ERIC Number: ED099715
Record Type: Non-Journal
Publication Date: 1973-Feb
Reference Count: N/A
An Investigation of Self-Concept Differences and the Use of Group Counseling with Incarcerated and Nonincarcerated Juvenile Delinquents.
Eckstein, Daniel G.
This paper presents a study whose purpose was to help determine whether group counseling is one effective means of helping juvenile offenders help themselves. It also compared the significance of the self-concept in incarcerated and nonincarcerated juvenile delinquents. Two experimental groups received eight weeks of group counseling once a week for three hours, and were compared to two control groups on a pre-posttest of the Tennessee Self Concept Scale (TSCS). An analysis of the effects of group counseling indicated that none of the self-concept variables significantly distinguished the counseled groups. However, the following trends were noted: (1) the experimental group had 71 percent of the most positive self-concept changes; (2) there were no differences between the nonincarcerated experimental and control group as to the amount of most positive self-concept changes; and (3) the incarcerated experimental group had slightly more positive self-concept changes than did the nonincarcerated experimental group. The author offers several points to be considered when using group counseling with juvenile delinquents. (Author/PC)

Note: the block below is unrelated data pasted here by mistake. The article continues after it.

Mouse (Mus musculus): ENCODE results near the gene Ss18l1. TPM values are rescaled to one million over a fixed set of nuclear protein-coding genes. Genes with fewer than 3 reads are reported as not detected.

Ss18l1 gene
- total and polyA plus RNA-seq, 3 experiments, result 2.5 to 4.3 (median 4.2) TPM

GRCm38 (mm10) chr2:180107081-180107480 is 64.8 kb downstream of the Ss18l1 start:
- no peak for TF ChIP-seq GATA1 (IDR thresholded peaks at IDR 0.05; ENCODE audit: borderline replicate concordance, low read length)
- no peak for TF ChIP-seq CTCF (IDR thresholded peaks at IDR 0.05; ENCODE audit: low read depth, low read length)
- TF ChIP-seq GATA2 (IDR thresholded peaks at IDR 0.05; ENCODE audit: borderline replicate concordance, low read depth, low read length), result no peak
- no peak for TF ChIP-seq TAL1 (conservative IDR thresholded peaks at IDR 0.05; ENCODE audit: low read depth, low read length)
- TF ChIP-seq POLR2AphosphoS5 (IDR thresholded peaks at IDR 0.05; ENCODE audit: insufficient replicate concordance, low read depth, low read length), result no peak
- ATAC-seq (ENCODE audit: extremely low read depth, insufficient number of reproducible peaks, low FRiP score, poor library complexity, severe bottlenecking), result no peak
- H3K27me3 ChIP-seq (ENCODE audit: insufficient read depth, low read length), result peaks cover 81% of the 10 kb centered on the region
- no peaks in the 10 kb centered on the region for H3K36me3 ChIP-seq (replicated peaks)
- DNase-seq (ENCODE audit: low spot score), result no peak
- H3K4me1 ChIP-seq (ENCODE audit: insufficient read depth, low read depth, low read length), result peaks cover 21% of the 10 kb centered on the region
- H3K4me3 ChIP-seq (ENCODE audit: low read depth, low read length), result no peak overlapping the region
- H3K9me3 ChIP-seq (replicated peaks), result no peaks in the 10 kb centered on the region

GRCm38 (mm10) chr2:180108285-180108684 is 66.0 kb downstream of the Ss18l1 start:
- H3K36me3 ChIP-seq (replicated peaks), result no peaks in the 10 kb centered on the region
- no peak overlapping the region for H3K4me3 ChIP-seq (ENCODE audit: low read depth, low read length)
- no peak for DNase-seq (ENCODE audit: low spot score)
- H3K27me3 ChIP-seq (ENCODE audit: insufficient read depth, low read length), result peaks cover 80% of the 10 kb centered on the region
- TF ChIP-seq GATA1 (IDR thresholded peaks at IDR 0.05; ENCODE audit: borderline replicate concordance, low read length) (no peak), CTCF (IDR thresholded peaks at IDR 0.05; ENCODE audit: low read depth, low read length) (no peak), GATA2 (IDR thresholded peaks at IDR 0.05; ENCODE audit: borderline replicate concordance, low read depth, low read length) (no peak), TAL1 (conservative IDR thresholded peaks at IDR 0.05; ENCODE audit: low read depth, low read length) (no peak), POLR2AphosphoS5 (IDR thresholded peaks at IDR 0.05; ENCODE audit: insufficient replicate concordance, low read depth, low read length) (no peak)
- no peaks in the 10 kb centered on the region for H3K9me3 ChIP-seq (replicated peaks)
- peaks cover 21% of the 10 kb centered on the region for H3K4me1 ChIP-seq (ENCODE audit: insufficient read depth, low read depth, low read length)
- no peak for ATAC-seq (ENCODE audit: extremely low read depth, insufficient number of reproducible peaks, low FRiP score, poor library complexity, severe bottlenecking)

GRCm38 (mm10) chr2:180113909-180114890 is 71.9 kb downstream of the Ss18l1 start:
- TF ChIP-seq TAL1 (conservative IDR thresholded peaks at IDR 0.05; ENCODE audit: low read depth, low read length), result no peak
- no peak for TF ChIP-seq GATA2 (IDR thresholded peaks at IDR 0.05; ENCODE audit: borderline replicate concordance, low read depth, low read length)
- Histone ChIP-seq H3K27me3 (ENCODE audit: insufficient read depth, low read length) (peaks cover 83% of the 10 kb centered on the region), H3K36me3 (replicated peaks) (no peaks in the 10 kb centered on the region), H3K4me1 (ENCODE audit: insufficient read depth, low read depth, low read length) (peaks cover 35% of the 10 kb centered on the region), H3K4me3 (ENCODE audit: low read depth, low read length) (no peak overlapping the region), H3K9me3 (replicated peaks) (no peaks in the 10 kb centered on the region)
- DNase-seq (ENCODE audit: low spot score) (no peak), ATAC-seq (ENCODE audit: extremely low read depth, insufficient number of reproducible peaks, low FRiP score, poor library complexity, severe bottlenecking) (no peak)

Publication Type: Speeches/Meeting Papers
Education Level: N/A
Authoring Institution: N/A
Identifiers - Assessments and Surveys: Tennessee Self Concept Scale